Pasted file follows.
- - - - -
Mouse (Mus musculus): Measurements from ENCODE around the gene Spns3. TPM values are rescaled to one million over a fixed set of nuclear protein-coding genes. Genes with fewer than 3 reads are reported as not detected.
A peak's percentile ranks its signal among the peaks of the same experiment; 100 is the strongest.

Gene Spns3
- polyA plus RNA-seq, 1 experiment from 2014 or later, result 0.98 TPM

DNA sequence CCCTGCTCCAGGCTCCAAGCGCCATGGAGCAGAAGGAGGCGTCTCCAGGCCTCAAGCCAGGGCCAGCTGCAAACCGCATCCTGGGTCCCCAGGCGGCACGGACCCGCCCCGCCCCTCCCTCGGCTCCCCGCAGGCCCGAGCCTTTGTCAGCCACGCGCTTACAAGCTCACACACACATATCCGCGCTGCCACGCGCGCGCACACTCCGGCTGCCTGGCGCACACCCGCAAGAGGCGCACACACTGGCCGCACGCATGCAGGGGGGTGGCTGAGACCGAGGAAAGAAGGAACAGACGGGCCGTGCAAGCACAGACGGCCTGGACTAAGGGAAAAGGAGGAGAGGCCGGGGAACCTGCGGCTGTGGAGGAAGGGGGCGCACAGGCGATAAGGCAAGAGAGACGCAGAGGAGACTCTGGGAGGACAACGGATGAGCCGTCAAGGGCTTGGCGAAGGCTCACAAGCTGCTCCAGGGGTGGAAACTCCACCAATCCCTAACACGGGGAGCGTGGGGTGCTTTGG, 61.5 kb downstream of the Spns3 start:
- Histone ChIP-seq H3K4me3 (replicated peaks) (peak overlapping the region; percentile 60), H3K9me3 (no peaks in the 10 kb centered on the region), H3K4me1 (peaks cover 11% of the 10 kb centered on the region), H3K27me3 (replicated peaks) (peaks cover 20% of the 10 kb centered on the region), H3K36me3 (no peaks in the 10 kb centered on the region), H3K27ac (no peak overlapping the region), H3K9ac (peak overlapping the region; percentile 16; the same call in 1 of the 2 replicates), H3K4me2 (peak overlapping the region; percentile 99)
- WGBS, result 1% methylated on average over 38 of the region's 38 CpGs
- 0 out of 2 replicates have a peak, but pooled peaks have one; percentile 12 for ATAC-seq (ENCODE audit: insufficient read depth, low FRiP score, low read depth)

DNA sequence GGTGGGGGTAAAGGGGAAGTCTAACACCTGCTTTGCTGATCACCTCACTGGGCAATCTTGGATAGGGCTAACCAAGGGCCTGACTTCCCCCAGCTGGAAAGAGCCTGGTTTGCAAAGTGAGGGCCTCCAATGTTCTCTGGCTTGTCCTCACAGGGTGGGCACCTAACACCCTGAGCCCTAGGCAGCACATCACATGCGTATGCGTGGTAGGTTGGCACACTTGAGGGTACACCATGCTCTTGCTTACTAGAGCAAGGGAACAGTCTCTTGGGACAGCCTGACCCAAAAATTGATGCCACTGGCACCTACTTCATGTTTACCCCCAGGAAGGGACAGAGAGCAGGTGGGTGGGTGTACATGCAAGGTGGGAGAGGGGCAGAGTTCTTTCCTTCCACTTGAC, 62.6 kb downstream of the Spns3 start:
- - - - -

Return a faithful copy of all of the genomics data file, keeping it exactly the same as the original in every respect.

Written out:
Mouse (Mus musculus): Measurements from ENCODE around the gene Spns3. TPM values are rescaled to one million over a fixed set of nuclear protein-coding genes. Genes with fewer than 3 reads are reported as not detected.
A peak's percentile ranks its signal among the peaks of the same experiment; 100 is the strongest.

Gene Spns3
- polyA plus RNA-seq, 1 experiment from 2014 or later, result 0.98 TPM

DNA sequence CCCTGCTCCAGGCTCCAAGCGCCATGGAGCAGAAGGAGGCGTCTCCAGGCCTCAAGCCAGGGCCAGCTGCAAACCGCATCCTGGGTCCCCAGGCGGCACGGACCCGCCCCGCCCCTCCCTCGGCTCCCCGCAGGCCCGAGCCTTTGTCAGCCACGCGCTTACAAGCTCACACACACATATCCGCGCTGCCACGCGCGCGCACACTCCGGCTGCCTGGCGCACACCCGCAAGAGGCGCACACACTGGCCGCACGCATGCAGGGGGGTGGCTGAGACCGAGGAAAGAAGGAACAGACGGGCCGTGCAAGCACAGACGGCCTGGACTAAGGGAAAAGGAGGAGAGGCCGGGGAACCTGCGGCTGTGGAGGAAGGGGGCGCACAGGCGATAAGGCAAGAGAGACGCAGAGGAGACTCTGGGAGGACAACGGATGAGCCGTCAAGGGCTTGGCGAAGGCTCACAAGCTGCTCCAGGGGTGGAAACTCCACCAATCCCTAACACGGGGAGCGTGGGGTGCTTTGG, 61.5 kb downstream of the Spns3 start:
- Histone ChIP-seq H3K4me3 (replicated peaks) (peak overlapping the region; percentile 60), H3K9me3 (no peaks in the 10 kb centered on the region), H3K4me1 (peaks cover 11% of the 10 kb centered on the region), H3K27me3 (replicated peaks) (peaks cover 20% of the 10 kb centered on the region), H3K36me3 (no peaks in the 10 kb centered on the region), H3K27ac (no peak overlapping the region), H3K9ac (peak overlapping the region; percentile 16; the same call in 1 of the 2 replicates), H3K4me2 (peak overlapping the region; percentile 99)
- WGBS, result 1% methylated on average over 38 of the region's 38 CpGs
- 0 out of 2 replicates have a peak, but pooled peaks have one; percentile 12 for ATAC-seq (ENCODE audit: insufficient read depth, low FRiP score, low read depth)

DNA sequence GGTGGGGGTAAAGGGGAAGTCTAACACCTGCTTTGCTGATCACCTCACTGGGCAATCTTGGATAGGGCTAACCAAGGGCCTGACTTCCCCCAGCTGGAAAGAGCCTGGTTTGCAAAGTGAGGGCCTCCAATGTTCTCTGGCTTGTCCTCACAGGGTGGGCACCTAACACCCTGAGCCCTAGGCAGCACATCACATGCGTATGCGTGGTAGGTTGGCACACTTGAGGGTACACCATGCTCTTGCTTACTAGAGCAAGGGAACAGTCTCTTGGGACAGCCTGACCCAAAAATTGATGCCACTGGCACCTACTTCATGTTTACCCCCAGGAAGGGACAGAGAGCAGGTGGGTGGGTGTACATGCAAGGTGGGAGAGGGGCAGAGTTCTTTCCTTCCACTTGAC, 62.6 kb downstream of the Spns3 start: